Summer is the time migrant labourers go back home for a break, but this time, some of them stayed back in New Delhi to “vote for change” in the Lok Sabha elections on Sunday.
“Every year we go back to our respective hometowns/villages for a break in April-May. This time we decided to stay back because of the elections. We don’t have voter cards in our respective homes but in Delhi. If we had gone back, we would have missed the chance of casting our vote,” said 43-year-old Rajesh.
Asked why they feel voting is important, 52-year-old Pappu said they have suffered enough in the past few years and “if I had gone home without voting, I would also have lost my right to complain about the government and lack of opportunities for people like us”.
While Pappu, who lives in Ghonda, was working at a garment shop in Chandni Chowk which was sealed last year, Rajesh, living in Karawal Nagar, was working in a small firm which stopped production after the 2016 demonetisation.
“Things were good before that (2106). We were earning well. My family was staying with me in Delhi. After I lost the job, I was forced to asked them to shift back to Barabanki (in Uttar Pradesh). Now I am staying here with other men. There is no fixed job now. I am still looking for a stable job,” Rajesh said.
Pappu, who reveled he was working in the shop since 2002, said, “Now suddenly they say it is illegal. It was there even before I was working in it. I was there since 2002, how can suddenly they say that it is illegal. If it was, why they (authorities) were sleeping till now.”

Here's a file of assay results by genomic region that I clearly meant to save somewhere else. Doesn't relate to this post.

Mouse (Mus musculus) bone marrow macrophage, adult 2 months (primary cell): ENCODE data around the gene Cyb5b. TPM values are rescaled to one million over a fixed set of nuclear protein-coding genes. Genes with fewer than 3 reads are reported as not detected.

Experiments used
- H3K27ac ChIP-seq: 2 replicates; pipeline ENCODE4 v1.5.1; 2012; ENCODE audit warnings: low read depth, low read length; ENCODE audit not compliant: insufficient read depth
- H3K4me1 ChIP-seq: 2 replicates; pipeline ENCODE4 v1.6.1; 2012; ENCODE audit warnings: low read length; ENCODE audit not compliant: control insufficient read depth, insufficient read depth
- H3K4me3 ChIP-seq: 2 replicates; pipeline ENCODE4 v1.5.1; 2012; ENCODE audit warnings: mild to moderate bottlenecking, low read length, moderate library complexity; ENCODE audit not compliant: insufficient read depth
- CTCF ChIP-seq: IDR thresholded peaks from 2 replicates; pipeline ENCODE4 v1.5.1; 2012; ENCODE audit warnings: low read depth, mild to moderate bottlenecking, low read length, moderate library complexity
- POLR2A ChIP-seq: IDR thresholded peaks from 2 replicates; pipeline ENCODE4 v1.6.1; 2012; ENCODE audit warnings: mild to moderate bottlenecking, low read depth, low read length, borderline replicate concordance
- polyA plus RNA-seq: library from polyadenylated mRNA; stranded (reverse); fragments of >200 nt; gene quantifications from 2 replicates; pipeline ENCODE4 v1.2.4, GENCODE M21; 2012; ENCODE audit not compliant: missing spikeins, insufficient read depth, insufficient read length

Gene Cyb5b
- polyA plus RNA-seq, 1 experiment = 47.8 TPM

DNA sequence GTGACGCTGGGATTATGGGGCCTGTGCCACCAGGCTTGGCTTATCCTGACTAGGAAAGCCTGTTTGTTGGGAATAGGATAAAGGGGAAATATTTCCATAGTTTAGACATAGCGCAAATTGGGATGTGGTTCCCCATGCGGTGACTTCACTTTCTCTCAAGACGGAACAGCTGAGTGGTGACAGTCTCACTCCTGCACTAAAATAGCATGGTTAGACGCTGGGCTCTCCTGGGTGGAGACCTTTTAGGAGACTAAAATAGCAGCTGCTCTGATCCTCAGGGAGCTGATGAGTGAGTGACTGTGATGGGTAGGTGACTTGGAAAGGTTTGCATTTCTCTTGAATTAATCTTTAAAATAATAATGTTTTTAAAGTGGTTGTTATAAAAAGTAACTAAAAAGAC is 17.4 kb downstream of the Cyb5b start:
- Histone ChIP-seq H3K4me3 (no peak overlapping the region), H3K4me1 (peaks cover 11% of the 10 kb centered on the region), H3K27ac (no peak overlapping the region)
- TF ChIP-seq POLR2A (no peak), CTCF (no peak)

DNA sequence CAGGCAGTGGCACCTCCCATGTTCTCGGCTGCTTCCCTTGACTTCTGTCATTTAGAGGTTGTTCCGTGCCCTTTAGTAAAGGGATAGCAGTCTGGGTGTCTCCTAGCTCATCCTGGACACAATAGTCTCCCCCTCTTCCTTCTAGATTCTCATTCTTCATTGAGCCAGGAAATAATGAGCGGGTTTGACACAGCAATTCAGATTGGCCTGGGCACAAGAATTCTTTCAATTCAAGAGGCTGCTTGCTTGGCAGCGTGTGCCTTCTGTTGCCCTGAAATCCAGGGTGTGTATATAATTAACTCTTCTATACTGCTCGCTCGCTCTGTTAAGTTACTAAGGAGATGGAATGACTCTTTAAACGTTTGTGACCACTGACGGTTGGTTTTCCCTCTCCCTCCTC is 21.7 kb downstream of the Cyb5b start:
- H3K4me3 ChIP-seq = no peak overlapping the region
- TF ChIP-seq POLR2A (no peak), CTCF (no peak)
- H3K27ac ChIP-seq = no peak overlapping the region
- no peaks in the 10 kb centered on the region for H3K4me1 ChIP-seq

“Initially, we were told that we will be relocated. That is also not happening. With the kind of money we earn, we cannot afford to sit at home for more than a week. Now it has been months. It is not easy to find a job that is respectable. Now I am pulling a rickshaw here. I have a family of six in Bihar. They all are surviving on the money I send,” he said.
Another labourer in Seelampur area said the lack of jobs in the national capital is surely a sign of danger.
“I came here (Delhi) in the early 1990s. It is not that there were always good options for people like us to work even then, but the good part was that there were options. At least you can go back to your home with some money in hand. I am not going home this summer as I don’t have any money. My family will expect me to bring things. I don’t want to go home with an empty pocket,” he said.
“Since the past two-three years, it has been almost impossible to survive here. Most of the people have returned home. I don’t have any land and so can not even think of farming,” said 49-year-old Boomi Ram from Bihar.
Mohan, who lives here with two of his family members, said that the lack of jobs is increasing exploitation.
“Earlier, it was easy to find jobs as there were options. Now, at times, we keep searching for a job for months and cannot find one. This has also increased exploitation. The jobs where we were paid Rs 400 or 500 per day, now we were offered Rs 200 or 300. They say there are others who are ready to work even on lesser money. This is pure exploitation,” said the 29-year-old, who works as a carpenter.
Mohan and his relatives said that they will vote for a change this time. Asked what do they expect from a new government, they said they want some decent job options at least.
“We want work. We can earn for us and our family. Give us work. People come to Delhi or any other big city for jobs. There are no jobs in our hometown. If there were no jobs even in big cities, where will we go,” they said.
For 35-year-old Santosh, hailing from Rajasthan, the lack of better-earning options is also pushing the next generation into poverty.
“My father did not have money for my education. I wanted to provide education to my children. But without a stable job, I don’t see that happening. Sending my children to a decent private school is a dream. I can see that without education, some 20 years later, there will be more Santoshes. I wish that the government should see that too,” he lamented.
All the seven constituencies in Delhi went to polls on Sunday. Votes will be counted on May 23.